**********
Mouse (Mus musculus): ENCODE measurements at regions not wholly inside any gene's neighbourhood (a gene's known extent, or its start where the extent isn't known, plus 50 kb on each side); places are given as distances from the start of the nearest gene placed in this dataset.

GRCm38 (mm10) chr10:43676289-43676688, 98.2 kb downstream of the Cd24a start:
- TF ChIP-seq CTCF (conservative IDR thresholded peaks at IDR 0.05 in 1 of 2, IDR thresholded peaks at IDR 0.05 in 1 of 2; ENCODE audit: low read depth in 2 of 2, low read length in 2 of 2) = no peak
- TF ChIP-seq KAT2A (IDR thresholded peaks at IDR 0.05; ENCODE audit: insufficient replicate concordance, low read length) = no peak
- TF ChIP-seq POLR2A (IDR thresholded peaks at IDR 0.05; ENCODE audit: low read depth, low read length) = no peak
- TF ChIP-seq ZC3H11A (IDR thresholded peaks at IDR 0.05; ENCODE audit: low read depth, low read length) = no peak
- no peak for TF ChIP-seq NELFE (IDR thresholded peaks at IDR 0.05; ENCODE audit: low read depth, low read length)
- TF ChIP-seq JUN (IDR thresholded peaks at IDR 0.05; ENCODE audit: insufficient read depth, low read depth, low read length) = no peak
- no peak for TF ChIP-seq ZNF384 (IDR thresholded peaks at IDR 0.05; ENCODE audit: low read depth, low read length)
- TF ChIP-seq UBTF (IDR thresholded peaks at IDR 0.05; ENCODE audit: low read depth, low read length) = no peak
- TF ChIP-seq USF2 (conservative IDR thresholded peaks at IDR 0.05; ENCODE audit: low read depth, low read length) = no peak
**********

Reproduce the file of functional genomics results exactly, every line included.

Mouse (Mus musculus): ENCODE measurements at regions not wholly inside any gene's neighbourhood (a gene's known extent, or its start where the extent isn't known, plus 50 kb on each side); places are given as distances from the start of the nearest gene placed in this dataset.

GRCm38 (mm10) chr10:43676289-43676688, 98.2 kb downstream of the Cd24a start:
- TF ChIP-seq CTCF (conservative IDR thresholded peaks at IDR 0.05 in 1 of 2, IDR thresholded peaks at IDR 0.05 in 1 of 2; ENCODE audit: low read depth in 2 of 2, low read length in 2 of 2) = no peak
- TF ChIP-seq KAT2A (IDR thresholded peaks at IDR 0.05; ENCODE audit: insufficient replicate concordance, low read length) = no peak
- TF ChIP-seq POLR2A (IDR thresholded peaks at IDR 0.05; ENCODE audit: low read depth, low read length) = no peak
- TF ChIP-seq ZC3H11A (IDR thresholded peaks at IDR 0.05; ENCODE audit: low read depth, low read length) = no peak
- no peak for TF ChIP-seq NELFE (IDR thresholded peaks at IDR 0.05; ENCODE audit: low read depth, low read length)
- TF ChIP-seq JUN (IDR thresholded peaks at IDR 0.05; ENCODE audit: insufficient read depth, low read depth, low read length) = no peak
- no peak for TF ChIP-seq ZNF384 (IDR thresholded peaks at IDR 0.05; ENCODE audit: low read depth, low read length)
- TF ChIP-seq UBTF (IDR thresholded peaks at IDR 0.05; ENCODE audit: low read depth, low read length) = no peak
- TF ChIP-seq USF2 (conservative IDR thresholded peaks at IDR 0.05; ENCODE audit: low read depth, low read length) = no peak